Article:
Photo of Nicole Owren-WiestPhoto of Anne Elise Herold LiPhoto of Catherine Shames

In Vanda Pharmaceuticals, Inc. v. United States, No. 23-629C (Fed. Cl. 2024), 2024 WL 201890, the Court of Federal Claims (COFC) addressed whether government disclosure of a company’s trade secrets and commercial information could create a viable claim for a taking under the Fifth Amendment or for breach of an implied-in-fact contract.  The company, Vanda Pharmaceuticals (Vanda), claimed that the government’s disclosure of its confidential trade secrets—including its trademarked drugs’ dissolution rates—to competitors seeking U.S. Food and Drug Administration (FDA) approval of generic drug alternatives was an unlawful regulatory taking that diminished the value of Vanda’s brand name drugs and infringed upon Vanda’s right to exclude generics from the market.  The government moved to dismiss Vanda’s claims for lack of subject matter jurisdiction and for failure to state a claim.  The COFC denied the government’s motion in part, holding as a matter of first impression that Vanda adequately stated a takings claim based on the government’s disclosures but failed to state a claim for breach of an implied-in-fact contract.  The COFC also held that Vanda’s claims involving one generic drug manufacturer were outside the Tucker Act’s six-year statute of limitations and were time barred. 

For those in the pharmaceuticals industry, this decision raises the interesting question of whether an innovator pharmaceutical company like Vanda can properly assert that parameters proposed by the FDA during the approval process for the innovator’s New Drug Application (NDA) constitute the company’s trade secrets.  In confidential exchanges between the FDA and Vanda during the approval process for Vanda’s NDAs for two drugs, Fanapt® and Hetlioz®, the FDA proposed that the drugs meet specific dissolution requirements and, in the case of Hetlioz®, impurity profiles and particle size requirements.  To gain FDA approval for these drugs, Vanda adopted FDA’s proposals.  FDA subsequently required generic drug manufacturers’ abbreviated new drug applications (ANDAs) to meet the same dissolution, impurity, and particle size requirements.  Vanda alleged that, by imposing these requirements as a condition of approving the ANDAs, the FDA improperly disclosed Vanda’s confidential trade secret information to competitors.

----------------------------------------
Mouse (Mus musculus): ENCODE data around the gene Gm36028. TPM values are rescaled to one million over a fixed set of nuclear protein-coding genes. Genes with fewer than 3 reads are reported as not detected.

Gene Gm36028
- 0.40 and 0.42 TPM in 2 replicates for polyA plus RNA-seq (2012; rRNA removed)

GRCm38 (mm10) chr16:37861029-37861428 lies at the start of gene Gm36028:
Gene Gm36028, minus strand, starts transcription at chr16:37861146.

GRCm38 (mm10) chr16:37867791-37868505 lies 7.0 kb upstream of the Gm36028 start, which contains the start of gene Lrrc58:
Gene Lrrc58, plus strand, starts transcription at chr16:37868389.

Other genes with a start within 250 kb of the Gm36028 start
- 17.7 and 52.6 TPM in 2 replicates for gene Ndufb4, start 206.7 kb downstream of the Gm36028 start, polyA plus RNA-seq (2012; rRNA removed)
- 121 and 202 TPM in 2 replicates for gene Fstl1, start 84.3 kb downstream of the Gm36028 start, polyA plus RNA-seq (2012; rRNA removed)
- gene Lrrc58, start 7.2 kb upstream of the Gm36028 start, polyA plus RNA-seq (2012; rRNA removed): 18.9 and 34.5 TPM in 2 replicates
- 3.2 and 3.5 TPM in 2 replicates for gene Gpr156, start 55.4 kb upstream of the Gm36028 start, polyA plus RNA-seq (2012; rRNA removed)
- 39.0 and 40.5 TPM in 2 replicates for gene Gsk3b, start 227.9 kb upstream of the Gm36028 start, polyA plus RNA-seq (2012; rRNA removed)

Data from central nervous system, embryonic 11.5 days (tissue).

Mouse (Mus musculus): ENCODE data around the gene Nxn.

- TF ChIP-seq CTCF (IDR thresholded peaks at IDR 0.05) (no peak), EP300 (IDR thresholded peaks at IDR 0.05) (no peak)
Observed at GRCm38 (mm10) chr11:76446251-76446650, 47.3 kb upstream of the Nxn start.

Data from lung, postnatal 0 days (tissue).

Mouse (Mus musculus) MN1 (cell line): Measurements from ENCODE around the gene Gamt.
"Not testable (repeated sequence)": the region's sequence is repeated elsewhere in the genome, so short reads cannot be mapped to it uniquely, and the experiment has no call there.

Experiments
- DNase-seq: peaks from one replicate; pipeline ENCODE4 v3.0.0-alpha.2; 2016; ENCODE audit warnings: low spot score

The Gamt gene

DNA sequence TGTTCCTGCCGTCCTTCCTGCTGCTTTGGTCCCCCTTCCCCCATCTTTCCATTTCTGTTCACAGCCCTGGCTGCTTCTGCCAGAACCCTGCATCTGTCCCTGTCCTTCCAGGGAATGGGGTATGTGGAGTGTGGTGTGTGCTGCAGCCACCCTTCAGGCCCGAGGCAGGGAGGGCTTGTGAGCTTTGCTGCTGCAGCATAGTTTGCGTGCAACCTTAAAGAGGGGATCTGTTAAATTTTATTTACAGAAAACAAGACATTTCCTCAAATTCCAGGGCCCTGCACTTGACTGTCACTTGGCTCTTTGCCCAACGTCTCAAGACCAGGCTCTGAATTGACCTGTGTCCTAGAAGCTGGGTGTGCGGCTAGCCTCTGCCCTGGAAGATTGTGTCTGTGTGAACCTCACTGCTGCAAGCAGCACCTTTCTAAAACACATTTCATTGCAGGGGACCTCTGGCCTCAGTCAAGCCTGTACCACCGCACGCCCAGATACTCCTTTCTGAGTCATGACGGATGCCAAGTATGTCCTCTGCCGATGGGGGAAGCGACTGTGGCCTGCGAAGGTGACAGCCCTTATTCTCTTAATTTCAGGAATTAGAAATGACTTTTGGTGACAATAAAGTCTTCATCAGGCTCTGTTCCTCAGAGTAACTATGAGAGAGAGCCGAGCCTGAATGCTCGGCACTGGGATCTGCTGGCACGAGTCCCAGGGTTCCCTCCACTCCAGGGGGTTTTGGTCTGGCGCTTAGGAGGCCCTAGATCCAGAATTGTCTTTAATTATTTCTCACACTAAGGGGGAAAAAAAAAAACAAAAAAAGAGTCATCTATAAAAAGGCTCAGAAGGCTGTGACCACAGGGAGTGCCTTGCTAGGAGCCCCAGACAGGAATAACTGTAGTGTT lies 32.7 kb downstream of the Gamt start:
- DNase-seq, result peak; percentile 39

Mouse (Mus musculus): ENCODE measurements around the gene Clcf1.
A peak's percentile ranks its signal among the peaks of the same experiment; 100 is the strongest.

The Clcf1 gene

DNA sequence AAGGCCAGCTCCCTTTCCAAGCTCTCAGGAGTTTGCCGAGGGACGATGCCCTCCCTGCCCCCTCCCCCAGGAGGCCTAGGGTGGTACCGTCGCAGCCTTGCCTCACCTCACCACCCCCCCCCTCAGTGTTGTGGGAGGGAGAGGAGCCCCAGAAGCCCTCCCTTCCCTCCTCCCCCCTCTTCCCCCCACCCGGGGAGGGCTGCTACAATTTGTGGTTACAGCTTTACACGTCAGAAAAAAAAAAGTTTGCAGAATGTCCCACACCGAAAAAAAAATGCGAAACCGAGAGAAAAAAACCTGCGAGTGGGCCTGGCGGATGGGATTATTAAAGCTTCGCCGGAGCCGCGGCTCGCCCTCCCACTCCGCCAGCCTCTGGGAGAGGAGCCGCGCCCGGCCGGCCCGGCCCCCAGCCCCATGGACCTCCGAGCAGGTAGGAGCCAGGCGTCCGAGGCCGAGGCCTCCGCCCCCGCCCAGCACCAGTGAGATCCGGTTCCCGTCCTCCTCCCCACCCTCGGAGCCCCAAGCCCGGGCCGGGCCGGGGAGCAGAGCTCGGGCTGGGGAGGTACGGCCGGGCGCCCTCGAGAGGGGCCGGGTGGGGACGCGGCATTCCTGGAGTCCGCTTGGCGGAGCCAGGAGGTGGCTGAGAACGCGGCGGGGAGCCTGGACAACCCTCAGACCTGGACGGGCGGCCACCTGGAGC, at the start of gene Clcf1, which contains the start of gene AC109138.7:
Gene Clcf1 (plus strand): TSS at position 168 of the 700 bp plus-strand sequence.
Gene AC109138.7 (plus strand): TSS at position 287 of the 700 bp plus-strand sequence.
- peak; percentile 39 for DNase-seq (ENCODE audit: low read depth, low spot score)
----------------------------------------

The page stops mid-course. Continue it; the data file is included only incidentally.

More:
The COFC denied the government’s motion to dismiss Vanda’s claim that the government committed an unconstitutional taking by disclosing Vanda’s trade secrets but also shared doubts about its merits.  The COFC found that Vanda’s claim satisfied the minimal threshold requirement that a takings claim must involve an action falling within the FDA’s “statutorily authorized duties.”  However, the COFC expressed concern about whether proposals made by the FDA to Vanda could form the basis of a proprietary interest belonging to Vanda.

The COFC did dismiss Vanda’s breach of contract claim, holding that any disclosure of Vanda’s alleged trade secrets or confidential commercial information could not be a breach of an implied-in-fact contract because it was at best an alleged failure to abide by legal confidentiality requirements imposed by statute and regulation—an implied-in-law contract claim outside the COFC’s jurisdiction.

The COFC also dismissed all of Vanda’s claims related to one of the generic drug manufacturers, finding that the claims were time-barred under the Tucker Act’s requirement that all claims must be brought within six years after the claim first accrues.  The COFC was not persuaded by Vanda’s invocation of the accrual suspension rule (triggered when a plaintiff can demonstrate that the government concealed its acts and plaintiff was unaware of its claim, or the injury was “inherently unknowable” at the time the cause of action accrued) and dismissed these claims for lack of jurisdiction.